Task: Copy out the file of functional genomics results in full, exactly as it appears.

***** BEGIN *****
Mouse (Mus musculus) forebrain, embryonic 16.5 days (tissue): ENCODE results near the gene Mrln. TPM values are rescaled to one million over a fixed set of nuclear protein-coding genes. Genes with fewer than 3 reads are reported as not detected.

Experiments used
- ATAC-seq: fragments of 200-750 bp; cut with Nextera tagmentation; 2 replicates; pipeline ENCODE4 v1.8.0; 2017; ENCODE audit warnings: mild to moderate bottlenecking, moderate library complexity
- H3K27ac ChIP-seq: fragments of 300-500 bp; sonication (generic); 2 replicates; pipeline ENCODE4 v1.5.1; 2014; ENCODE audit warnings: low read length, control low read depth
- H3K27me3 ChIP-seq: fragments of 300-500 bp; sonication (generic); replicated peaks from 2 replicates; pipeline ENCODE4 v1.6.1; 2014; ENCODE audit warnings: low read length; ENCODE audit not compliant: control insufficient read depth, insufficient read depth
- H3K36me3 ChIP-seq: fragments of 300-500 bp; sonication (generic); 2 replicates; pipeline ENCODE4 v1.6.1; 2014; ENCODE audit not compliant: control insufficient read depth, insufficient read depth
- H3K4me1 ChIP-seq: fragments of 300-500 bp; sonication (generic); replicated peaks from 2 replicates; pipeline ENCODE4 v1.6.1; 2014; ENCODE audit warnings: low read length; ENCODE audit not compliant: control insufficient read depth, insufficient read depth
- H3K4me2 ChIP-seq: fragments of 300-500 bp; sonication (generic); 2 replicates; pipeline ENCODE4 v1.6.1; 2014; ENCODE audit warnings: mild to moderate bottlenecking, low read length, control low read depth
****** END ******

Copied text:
Mouse (Mus musculus) forebrain, embryonic 16.5 days (tissue): ENCODE results near the gene Mrln. TPM values are rescaled to one million over a fixed set of nuclear protein-coding genes. Genes with fewer than 3 reads are reported as not detected.

Experiments used
- ATAC-seq: fragments of 200-750 bp; cut with Nextera tagmentation; 2 replicates; pipeline ENCODE4 v1.8.0; 2017; ENCODE audit warnings: mild to moderate bottlenecking, moderate library complexity
- H3K27ac ChIP-seq: fragments of 300-500 bp; sonication (generic); 2 replicates; pipeline ENCODE4 v1.5.1; 2014; ENCODE audit warnings: low read length, control low read depth
- H3K27me3 ChIP-seq: fragments of 300-500 bp; sonication (generic); replicated peaks from 2 replicates; pipeline ENCODE4 v1.6.1; 2014; ENCODE audit warnings: low read length; ENCODE audit not compliant: control insufficient read depth, insufficient read depth
- H3K36me3 ChIP-seq: fragments of 300-500 bp; sonication (generic); 2 replicates; pipeline ENCODE4 v1.6.1; 2014; ENCODE audit not compliant: control insufficient read depth, insufficient read depth
- H3K4me1 ChIP-seq: fragments of 300-500 bp; sonication (generic); replicated peaks from 2 replicates; pipeline ENCODE4 v1.6.1; 2014; ENCODE audit warnings: low read length; ENCODE audit not compliant: control insufficient read depth, insufficient read depth
- H3K4me2 ChIP-seq: fragments of 300-500 bp; sonication (generic); 2 replicates; pipeline ENCODE4 v1.6.1; 2014; ENCODE audit warnings: mild to moderate bottlenecking, low read length, control low read depth